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Best of the Best: ‘Sex’ Still Sells in the Big City

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[dropcap cap=R]obyn Fields, proprietor of fine jewelry and clothing boutique Robyn Ross in South Orange, NJ, has a background in fashion but worked in jewelry wholesale for 14 years before deciding to open her own retail store two years ago — just six months before the economy went into a tailspin. Still, the niche she created is working for Fields, whose sales mix has varied but is currently about 30 percent jewelry and 70 percent clothing and accessories. “Nobody has a store like this. Usually, if they sell clothing and also jewelry, the jewelry is costume. Our customers usually start out as either clothing and handbag shoppers, or jewelry shoppers, and then, after a few visits, they cross over and shop for both.” — EILEEN MCCLELLAND[/dropcap]

[componentheading]THE IDEA [/componentheading]

[contentheading]A Movie Tie-up[/contentheading]

Fields is a fan — a big fan — of Sex and the City, both the HBO TV series (1998-2004) and the 2008 movie. Anticipating the release of the SATC sequel, Fields planned a themed event in her store two weeks before the second movie, Sex and the City 2, opened on May 27. The Sex and the City franchise has launched many a fashion and jewelry trend, along with a popular taste for cosmopolitans.

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[componentheading]THE EXECUTION [/componentheading]

[contentheading]Client Profiling[/contentheading]

The centerpiece of the party was a champagne fountain converted to keep the cosmopolitans flowing. The gold, three-tiered fountain was a huge hit, and so little else was needed in the way of refreshment beyond tea sandwiches provided by another local business. Entertainment was in the form of dance music on the sound system.

She invited her guests to play dress-up.

“For the first movie, my girlfriends and I went to the theater. We felt like we had to get all dressed up and when we got there and looked around, everyone else was as dressed up as we were.”

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Based on her own fashion taste (and confirmed by a presumably scientific Facebook quiz) Fields says she is “a Carrie.” In “SATC” speak, that means she’s more like Sarah Jessica Parker’s character, Carrie, and less like the other characters (Samantha, Miranda and Charlotte). Fashion-wise, Carrie is apt to mix quirky vintage finds with high-end labels and is obsessed with designer shoes that carry an average price tag of $400.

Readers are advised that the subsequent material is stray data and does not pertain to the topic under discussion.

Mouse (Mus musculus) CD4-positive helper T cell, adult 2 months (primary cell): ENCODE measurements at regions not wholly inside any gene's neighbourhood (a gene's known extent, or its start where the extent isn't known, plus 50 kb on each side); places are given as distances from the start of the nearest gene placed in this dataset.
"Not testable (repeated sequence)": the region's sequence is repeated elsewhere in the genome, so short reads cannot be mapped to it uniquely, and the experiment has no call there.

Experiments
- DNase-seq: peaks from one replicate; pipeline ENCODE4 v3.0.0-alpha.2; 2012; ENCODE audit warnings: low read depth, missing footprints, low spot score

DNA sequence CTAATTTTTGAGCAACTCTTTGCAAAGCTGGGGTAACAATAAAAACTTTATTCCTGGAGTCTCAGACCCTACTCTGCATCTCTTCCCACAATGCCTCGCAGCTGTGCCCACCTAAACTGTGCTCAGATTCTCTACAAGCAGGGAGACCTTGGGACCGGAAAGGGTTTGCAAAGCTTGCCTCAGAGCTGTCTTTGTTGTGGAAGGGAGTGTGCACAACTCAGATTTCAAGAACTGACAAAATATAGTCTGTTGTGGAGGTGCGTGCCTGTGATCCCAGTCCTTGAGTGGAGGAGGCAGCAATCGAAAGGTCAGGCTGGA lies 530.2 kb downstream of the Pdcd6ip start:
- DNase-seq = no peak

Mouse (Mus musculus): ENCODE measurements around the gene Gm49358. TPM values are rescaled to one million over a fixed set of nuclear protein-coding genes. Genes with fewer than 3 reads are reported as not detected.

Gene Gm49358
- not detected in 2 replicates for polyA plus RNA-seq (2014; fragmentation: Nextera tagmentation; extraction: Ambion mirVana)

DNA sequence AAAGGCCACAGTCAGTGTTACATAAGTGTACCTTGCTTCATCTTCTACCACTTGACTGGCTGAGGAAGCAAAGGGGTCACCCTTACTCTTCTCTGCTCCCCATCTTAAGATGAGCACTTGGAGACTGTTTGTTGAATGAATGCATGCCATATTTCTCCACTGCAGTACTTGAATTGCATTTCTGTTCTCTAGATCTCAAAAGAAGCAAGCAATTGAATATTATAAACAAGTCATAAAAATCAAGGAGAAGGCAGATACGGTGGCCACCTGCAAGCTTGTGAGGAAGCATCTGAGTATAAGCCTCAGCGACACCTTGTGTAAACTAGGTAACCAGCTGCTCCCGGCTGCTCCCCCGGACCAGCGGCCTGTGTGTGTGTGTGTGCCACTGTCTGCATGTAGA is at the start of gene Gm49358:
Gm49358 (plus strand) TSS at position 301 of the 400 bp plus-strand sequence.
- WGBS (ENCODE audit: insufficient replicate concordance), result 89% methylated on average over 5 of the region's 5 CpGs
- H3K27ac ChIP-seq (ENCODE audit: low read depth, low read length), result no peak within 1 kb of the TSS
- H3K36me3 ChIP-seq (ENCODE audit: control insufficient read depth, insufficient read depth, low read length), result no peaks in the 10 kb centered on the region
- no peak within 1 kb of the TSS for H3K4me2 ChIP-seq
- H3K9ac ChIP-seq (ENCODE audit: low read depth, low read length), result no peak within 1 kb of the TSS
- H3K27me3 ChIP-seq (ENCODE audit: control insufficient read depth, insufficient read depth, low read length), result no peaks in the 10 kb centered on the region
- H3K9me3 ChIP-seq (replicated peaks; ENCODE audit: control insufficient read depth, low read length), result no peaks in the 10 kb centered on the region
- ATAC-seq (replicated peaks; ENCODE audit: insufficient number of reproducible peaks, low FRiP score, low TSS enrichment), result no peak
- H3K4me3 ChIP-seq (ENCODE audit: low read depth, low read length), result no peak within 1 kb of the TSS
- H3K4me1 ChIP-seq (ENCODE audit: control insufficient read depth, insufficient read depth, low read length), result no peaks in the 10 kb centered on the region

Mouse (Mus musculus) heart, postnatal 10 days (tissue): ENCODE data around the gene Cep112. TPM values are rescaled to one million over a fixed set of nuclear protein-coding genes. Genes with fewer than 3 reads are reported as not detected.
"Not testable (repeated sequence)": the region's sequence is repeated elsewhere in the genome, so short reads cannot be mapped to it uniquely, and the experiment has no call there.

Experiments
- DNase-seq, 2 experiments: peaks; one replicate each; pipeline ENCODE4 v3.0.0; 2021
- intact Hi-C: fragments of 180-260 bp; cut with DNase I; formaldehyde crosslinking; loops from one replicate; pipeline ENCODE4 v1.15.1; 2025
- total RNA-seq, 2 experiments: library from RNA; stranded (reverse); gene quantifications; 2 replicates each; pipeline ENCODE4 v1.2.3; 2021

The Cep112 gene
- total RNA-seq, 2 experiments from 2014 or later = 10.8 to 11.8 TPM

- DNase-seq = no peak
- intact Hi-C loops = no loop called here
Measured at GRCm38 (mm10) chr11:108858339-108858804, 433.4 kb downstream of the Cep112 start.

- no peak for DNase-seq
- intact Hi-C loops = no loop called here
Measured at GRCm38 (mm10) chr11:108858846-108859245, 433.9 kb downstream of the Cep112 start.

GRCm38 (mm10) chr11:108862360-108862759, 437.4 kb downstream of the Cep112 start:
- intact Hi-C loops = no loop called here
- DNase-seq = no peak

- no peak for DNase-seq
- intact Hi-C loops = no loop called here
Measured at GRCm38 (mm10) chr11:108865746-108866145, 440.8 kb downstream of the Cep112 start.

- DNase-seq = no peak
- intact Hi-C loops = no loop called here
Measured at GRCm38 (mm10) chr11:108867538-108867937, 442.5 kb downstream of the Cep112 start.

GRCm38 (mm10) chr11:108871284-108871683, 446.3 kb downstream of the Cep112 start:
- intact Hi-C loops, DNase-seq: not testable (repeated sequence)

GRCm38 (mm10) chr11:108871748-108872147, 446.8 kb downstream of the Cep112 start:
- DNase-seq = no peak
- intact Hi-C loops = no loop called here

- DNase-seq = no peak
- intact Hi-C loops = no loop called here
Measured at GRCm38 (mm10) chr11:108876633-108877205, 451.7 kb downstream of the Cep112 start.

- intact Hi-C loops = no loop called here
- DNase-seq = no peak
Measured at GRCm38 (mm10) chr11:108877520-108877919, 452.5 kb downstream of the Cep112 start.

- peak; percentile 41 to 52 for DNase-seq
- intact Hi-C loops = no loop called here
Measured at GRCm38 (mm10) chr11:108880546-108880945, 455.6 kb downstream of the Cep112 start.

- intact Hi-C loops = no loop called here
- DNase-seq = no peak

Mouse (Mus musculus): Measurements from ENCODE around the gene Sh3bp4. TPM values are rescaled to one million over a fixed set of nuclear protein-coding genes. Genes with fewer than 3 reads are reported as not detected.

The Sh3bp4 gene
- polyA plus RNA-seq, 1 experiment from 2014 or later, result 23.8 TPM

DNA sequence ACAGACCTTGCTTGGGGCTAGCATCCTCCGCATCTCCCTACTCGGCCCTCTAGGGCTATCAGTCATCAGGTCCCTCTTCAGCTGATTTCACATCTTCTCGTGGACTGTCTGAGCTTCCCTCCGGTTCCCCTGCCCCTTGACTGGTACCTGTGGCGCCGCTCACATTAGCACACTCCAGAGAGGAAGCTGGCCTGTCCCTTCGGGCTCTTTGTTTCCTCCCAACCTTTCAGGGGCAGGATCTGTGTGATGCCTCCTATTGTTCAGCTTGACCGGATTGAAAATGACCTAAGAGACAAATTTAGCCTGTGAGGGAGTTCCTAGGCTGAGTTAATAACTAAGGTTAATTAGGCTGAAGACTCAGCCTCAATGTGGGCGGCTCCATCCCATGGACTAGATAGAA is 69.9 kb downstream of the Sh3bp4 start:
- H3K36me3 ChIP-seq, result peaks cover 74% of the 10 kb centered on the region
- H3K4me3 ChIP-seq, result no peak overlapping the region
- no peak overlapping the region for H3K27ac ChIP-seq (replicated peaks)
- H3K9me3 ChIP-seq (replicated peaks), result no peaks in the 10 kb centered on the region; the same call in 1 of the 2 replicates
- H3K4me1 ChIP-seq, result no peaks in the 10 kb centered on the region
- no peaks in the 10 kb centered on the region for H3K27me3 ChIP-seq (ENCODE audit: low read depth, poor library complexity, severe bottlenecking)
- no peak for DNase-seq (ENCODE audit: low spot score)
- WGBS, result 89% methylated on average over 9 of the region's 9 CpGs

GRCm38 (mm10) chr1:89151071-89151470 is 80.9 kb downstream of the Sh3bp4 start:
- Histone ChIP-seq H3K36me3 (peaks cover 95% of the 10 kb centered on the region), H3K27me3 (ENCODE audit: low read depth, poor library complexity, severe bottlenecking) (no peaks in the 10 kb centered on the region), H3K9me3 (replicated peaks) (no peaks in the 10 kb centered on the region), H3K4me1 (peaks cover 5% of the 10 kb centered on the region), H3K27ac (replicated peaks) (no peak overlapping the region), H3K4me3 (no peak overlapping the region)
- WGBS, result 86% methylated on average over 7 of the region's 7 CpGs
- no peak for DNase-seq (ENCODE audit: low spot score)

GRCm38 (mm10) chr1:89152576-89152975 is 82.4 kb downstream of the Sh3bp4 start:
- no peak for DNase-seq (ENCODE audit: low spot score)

For the store event, Fields asked each guest to dress up as her favorite character. Then she arranged jewelry and accessories into groups, best suited to the styles of each of the four main characters in the franchise.

“Two people in particular really put forth an effort,” she recalled.

“One of them is a jeans-and-T-shirt kind of girl, and she wore black and white with matching coat and heels. She said she was Charlotte, but I thought she was more like Samantha, a public-relations professional. Another woman came totally dressed as Charlotte, in a cute little strapless dress with pearls and heels.”

Fields sent out e-mail blasts to her distribution list of about 1,000 customers. She also has a strong presence on Facebook, which she uses to issue invitations. Because her events are held frequently, word-of-mouth has boosted attendance numbers. Each event builds more interest and excitement among her customers.

[componentheading]THE REWARD [/componentheading]

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[contentheading]‘Charlotte’ Days[/contentheading]

Fields has frequent events, as often as once a month, and her revenues always exceed those of ordinary days, even though she offers a 20 percent discount. The discount and the party atmosphere usually lead to multiple sales per customer.

[componentheading]DO IT YOURSELF[/componentheading]

• GIVE THEM A REASON TO COME AND AN INCENTIVE TO BUY. “I just said, ‘Aren’t you going to the movie? You need something to wear.’” Fields says.

• TRY BRAINSTORMING with your (romantic and/or business) partner or your employees.

• EXPERIMENT. Remember that events are a matter of trial and error. Sometimes they work, sometimes they don’t. Make a small investment and see what happens.

• BE SURE TO POST YOUR PARTY PHOTOS ON SOCIAL NETWORKING SITES, even before you update the website. “It’s SO easy to take a picture and throw it up on Facebook,” Fields says.

• TRY TO STAY AHEAD OF THE POP CULTURE CURVE when planning a themed event. Fields intentionally threw her party a couple of weeks before the movie opened in theaters for optimal interest — shoppers are filled with anticipation.

• PARTNER WITH OTHER LOCAL BUSINESSES. Fields hooked up with a local party planner, who helped her organize the event, and a local restaurant, which provided tea sandwiches. The businesses cooperate to network and expand their own contact lists.

• TIE JEWELRY TO THE THEME. For example, Dogeared has partnered with HBO to create a line of SATC brand necklaces that feature charms including diamonds, stilettos and the Eiffel Tower. Prices range from $55 to $200 retail.

• START WITH YOUR OWN INVENTORY: Consider what each character would wear jewelry-wise, and highlight a selection in special displays.

[span class=note]This story is from the July 2010 edition of INSTORE[/span]

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